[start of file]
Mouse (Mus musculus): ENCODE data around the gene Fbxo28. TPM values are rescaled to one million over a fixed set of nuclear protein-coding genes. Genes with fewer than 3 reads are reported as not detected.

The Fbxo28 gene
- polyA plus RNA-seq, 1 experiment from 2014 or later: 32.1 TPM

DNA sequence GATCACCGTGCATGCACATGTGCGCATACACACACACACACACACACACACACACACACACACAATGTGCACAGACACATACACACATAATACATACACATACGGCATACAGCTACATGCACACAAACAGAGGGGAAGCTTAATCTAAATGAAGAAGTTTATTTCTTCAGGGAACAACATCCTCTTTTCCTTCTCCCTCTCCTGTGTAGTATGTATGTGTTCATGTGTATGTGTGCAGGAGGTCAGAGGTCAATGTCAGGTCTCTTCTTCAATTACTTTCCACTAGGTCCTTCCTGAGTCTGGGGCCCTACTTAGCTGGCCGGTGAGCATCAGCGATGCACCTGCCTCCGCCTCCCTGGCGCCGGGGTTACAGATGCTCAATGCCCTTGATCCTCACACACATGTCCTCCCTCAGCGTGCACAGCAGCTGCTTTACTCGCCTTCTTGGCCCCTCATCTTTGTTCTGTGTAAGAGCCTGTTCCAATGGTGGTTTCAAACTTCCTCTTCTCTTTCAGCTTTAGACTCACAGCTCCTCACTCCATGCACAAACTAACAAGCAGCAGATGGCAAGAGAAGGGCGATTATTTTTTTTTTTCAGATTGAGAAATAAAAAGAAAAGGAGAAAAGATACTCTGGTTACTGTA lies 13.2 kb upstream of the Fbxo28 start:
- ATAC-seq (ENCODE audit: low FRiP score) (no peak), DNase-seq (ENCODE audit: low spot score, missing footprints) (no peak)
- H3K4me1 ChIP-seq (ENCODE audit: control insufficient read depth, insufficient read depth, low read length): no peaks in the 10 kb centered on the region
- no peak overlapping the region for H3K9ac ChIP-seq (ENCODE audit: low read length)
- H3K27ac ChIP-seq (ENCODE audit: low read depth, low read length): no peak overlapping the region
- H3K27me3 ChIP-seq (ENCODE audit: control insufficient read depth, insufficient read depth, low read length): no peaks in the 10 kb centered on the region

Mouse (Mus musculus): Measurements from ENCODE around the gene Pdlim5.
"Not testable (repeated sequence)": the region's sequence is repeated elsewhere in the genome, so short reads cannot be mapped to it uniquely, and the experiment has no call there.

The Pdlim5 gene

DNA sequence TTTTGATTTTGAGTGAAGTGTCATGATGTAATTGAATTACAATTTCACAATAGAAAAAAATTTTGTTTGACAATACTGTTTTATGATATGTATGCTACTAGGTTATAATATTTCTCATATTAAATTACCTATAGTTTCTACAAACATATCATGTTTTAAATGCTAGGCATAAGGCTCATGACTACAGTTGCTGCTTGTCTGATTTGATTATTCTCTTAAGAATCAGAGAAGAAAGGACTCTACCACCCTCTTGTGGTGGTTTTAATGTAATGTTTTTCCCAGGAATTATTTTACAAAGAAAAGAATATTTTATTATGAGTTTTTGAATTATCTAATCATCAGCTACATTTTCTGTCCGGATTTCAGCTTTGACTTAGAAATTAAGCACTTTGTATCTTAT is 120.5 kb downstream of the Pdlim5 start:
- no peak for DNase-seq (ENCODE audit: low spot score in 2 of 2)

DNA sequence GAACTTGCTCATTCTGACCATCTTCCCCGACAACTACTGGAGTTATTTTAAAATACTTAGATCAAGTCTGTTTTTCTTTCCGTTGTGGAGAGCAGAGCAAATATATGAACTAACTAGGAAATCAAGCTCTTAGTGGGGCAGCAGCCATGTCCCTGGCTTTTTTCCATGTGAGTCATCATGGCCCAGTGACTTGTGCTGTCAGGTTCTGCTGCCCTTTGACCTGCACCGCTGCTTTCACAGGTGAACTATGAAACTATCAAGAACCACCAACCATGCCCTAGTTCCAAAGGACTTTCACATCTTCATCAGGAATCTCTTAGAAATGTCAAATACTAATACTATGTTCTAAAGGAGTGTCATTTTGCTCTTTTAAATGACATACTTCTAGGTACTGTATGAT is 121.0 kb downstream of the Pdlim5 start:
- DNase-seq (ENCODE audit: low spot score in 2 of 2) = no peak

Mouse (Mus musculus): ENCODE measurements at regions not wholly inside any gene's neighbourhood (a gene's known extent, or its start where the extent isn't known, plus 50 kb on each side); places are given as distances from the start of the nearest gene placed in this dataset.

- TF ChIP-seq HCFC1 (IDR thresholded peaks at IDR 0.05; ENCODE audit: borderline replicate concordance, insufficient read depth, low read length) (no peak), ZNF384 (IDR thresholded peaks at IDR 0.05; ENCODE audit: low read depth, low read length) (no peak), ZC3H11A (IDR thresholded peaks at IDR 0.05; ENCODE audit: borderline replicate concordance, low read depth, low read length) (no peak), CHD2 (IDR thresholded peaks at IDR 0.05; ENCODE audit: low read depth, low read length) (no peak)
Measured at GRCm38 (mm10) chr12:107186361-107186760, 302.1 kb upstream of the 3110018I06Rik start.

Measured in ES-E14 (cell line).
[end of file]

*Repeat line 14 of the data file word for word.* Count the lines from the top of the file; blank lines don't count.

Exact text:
- no peak for DNase-seq (ENCODE audit: low spot score in 2 of 2)